by Jim Harnish
The United Methodist News Service headline was correct: “Annual conferences mixed on bishops’ plan.” If you were watching the debate on resolutions and counting votes in favor of or opposed to the One Church Plan in the annual conferences, you’d be disappointed. Where conferences voted, some were strongly in favor and others were equally strong in their opposition. The results were both mixed and inconclusive.
But what if counting annual conference votes were not the most important thing that happened?
There are three major problems with counting votes in annual conferences.
First, the details of the plan have not yet been released. While there is aspirational value in affirming or rejecting the overall concept, there is still a lot we don’t know that will need to be considered and decided with care. The Holy Spirit may be just as present as the devil in the details.
Second, while votes of the annual conferences are an indication of the views of delegates in a particular geographic region at a particular moment in time, that’s not where the decision will be made. General Conference delegates are not bound by the actions of their annual conferences, but are free to vote on the basis of their own conscience.
Third, and perhaps most important, debating and voting on resolutions always creates winners and losers. I doubt that any of the voting was unanimous. Every annual conference reflects the diversity of conviction across the global connection of The United Methodist Church.
At the end of the process, a vote will be taken on the floor of the General Conference in St. Louis. Until that time, it might make us feel good to lift a hand for or against the proposal, but it’s not necessary and might be unhelpful.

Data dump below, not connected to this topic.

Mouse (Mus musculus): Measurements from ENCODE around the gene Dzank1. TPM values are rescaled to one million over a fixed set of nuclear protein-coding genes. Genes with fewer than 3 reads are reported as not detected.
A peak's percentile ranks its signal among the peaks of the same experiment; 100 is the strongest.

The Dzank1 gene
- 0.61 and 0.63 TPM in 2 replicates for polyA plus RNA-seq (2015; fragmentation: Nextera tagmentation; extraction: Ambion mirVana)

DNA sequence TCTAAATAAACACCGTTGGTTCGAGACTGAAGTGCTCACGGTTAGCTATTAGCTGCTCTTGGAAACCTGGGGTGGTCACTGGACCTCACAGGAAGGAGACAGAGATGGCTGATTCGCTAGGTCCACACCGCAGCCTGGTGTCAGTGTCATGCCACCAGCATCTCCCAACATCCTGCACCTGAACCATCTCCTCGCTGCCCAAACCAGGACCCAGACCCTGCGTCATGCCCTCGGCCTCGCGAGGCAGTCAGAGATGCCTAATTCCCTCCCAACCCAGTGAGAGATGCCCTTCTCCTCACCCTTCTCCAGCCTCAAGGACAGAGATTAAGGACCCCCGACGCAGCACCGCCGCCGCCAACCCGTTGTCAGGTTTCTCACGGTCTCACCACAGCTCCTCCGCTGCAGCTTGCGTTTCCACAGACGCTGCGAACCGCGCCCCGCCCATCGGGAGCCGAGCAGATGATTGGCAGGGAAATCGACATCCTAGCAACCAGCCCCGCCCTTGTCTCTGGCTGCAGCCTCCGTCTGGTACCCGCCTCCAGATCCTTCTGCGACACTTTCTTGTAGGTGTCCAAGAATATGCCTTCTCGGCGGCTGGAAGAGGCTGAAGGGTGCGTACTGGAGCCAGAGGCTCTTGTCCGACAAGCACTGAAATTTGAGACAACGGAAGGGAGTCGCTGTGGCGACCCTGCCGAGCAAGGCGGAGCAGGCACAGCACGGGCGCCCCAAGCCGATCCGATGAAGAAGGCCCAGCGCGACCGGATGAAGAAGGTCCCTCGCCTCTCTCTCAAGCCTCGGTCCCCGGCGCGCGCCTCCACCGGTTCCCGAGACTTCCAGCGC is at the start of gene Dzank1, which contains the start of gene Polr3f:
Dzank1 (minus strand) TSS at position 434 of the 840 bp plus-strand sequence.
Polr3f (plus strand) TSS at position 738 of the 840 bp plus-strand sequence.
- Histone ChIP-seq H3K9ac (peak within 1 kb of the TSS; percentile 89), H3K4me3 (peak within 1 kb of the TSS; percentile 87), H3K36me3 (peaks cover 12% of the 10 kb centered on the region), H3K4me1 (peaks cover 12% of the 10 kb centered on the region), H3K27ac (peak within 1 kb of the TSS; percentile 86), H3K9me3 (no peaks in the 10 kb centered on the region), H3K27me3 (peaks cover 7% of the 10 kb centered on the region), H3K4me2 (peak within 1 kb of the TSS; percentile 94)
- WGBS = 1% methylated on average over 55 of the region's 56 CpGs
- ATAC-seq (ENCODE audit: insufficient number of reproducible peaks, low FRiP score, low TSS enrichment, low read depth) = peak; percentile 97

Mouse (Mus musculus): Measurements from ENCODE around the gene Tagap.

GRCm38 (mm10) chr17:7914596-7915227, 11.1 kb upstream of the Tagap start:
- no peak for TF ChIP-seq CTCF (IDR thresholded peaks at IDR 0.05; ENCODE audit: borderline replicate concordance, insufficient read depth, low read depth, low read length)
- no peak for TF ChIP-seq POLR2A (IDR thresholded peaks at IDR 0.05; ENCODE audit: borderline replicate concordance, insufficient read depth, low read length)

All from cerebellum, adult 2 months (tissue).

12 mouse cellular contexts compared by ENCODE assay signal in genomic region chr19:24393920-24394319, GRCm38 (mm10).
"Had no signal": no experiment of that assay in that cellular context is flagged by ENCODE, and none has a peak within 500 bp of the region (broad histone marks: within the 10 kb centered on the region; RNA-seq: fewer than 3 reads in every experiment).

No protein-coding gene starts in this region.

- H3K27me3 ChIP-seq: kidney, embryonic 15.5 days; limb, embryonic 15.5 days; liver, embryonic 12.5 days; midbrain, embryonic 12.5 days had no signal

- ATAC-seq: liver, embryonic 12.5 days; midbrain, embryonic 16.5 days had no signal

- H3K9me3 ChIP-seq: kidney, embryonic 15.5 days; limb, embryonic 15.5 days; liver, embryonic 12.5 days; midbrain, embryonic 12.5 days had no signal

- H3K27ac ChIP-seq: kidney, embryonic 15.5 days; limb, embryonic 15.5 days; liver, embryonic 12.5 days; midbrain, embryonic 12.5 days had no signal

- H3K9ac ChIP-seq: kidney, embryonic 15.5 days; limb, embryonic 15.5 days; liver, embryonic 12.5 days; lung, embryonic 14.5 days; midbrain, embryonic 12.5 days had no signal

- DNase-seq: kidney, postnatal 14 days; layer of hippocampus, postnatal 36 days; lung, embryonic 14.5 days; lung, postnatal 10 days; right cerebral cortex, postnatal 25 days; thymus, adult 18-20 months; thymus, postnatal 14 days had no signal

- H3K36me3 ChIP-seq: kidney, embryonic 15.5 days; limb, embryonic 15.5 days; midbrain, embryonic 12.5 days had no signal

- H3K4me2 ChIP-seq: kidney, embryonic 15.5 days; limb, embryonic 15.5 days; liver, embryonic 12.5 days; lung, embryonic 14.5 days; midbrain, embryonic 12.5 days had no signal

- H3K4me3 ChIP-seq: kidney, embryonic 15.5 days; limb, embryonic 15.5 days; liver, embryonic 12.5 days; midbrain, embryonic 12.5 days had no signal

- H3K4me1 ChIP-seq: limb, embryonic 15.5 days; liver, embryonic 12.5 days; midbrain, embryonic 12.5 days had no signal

Is there another way?
Several conferences opted not to vote, but entered into genuine conversation around the Way Forward process and the Council of Bishops’ recommendation of the One Church Plan.
In Florida, delegates participated in elements of the “Point of View” process that a representative team had spent a year developing. It created a way for congregations to enter into in-depth conversation based on empathy and mutual understanding.
This was followed by a conversation between two conference leaders who had served on the Commission on a Way Forward. One is a straight clergy male who defines himself as “traditionalist,” and the other a lesbian laywoman who was one of the LGBTQ members of the commission. A video of their conversation is posted at this link.
While there was no vote taken, the mood in the auditorium was clearly one of genuine openness, respect, and a Christ-like spirit. It might or might not have changed anyone’s mind; but instead of driving people apart, it drew people together.
In Virginia, commission member Tom Berlin described the work of the commission and the options that were presented to the Council of Bishops (you can watch his presentation here). In the end, the conference approved a resolution that affirmed “unity in Christ in the midst of our diversity.” The conference urged the General Conference delegates to “resist schism and express openness to diverse perspectives in matters of sexual identity and practice.”
This kind of Christ-centered unity in our diversity is precisely the vision the Uniting Methodists movement is lifting up. It might also be closer to what Wesley had in mind when he called the early Methodists to “conference.”
Florida Annual Conference